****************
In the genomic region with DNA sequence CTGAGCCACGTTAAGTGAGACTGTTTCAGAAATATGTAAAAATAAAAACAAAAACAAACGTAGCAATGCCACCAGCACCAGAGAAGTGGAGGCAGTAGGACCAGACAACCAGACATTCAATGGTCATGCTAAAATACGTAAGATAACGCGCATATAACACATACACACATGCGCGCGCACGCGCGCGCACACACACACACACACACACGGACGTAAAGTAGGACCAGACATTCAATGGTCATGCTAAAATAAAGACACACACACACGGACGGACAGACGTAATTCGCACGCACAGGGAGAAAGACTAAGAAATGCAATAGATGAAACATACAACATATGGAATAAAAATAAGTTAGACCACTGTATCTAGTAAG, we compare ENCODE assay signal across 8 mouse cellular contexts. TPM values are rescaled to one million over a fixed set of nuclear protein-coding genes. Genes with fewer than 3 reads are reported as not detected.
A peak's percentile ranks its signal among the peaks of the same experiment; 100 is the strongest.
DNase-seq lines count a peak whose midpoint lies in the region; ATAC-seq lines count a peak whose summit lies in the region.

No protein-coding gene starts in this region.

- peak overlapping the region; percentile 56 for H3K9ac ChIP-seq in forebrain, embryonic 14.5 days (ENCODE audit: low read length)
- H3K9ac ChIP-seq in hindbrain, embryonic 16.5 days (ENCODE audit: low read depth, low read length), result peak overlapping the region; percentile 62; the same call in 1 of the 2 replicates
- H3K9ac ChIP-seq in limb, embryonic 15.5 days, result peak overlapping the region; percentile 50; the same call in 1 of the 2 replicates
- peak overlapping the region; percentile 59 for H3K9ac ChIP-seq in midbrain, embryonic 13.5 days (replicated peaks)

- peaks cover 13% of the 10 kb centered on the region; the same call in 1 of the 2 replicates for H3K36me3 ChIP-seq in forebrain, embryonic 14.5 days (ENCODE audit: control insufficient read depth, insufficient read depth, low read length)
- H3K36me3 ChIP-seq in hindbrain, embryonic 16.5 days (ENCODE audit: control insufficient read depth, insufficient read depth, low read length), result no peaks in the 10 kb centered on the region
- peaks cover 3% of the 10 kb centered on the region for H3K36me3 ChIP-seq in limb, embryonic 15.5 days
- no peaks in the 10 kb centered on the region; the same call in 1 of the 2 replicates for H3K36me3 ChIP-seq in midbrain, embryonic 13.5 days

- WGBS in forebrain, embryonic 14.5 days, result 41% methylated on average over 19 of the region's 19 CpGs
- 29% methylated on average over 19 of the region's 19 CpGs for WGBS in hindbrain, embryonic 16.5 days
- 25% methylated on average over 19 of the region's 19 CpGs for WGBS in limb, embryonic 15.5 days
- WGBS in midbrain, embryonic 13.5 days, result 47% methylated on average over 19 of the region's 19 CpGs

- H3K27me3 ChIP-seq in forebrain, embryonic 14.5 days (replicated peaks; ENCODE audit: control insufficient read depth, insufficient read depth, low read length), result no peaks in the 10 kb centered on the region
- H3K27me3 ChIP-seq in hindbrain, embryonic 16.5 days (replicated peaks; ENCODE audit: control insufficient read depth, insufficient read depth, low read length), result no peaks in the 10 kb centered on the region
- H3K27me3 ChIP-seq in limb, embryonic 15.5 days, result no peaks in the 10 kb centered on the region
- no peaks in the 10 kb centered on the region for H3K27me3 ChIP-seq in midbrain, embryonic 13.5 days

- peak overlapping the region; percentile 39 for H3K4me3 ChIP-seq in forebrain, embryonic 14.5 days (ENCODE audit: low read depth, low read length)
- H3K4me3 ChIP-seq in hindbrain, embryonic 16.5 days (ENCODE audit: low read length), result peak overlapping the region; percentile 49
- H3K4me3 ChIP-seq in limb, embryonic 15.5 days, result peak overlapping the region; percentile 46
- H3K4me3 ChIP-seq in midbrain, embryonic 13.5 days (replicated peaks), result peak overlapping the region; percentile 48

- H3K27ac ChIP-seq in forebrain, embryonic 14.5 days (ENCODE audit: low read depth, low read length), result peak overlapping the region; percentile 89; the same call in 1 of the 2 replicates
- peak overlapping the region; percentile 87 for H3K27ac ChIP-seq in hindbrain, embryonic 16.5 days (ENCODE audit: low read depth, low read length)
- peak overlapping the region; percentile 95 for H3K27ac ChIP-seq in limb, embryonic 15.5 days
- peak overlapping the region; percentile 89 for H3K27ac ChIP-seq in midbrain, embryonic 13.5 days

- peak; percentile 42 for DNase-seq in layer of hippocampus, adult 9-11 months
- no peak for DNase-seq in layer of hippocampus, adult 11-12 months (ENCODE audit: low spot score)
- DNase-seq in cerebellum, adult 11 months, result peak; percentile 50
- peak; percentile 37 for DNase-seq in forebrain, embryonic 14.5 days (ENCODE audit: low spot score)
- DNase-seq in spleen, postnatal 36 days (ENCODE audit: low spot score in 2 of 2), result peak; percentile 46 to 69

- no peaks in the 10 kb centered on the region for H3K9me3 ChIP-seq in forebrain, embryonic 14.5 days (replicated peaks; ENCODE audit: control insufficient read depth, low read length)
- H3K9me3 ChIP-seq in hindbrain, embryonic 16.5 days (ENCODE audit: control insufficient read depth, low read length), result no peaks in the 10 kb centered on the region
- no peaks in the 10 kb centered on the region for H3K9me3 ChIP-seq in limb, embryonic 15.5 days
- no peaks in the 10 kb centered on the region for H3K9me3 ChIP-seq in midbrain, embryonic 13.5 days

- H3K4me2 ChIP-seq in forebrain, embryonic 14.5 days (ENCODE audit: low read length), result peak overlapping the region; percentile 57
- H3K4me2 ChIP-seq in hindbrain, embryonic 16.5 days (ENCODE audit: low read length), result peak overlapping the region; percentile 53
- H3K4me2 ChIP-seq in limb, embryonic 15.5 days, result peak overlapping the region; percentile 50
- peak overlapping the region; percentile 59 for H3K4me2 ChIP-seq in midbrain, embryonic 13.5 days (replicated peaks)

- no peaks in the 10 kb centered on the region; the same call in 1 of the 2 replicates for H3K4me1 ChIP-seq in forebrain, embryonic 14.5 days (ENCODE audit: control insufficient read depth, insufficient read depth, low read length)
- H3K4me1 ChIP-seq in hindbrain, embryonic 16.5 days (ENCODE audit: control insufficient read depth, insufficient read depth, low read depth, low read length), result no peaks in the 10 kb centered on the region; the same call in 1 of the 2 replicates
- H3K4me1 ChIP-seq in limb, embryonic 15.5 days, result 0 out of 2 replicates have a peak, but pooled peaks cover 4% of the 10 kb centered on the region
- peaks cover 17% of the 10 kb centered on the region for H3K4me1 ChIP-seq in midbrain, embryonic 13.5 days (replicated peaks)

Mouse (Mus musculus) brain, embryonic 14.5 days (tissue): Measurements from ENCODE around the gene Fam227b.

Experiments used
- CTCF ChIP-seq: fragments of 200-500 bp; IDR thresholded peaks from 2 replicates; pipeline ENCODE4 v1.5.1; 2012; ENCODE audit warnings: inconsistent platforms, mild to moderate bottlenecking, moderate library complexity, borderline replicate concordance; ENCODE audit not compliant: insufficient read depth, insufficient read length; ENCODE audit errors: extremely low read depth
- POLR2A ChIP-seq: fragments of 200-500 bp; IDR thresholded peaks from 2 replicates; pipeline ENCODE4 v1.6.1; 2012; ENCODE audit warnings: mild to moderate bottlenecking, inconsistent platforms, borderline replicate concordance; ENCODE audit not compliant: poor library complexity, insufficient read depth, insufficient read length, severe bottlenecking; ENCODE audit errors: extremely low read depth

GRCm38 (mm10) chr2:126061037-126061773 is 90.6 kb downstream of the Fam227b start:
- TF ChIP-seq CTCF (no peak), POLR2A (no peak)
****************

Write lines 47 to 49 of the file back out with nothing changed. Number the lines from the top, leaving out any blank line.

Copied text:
Experiments used
- CTCF ChIP-seq: fragments of 200-500 bp; IDR thresholded peaks from 2 replicates; pipeline ENCODE4 v1.5.1; 2012; ENCODE audit warnings: inconsistent platforms, mild to moderate bottlenecking, moderate library complexity, borderline replicate concordance; ENCODE audit not compliant: insufficient read depth, insufficient read length; ENCODE audit errors: extremely low read depth
- POLR2A ChIP-seq: fragments of 200-500 bp; IDR thresholded peaks from 2 replicates; pipeline ENCODE4 v1.6.1; 2012; ENCODE audit warnings: mild to moderate bottlenecking, inconsistent platforms, borderline replicate concordance; ENCODE audit not compliant: poor library complexity, insufficient read depth, insufficient read length, severe bottlenecking; ENCODE audit errors: extremely low read depth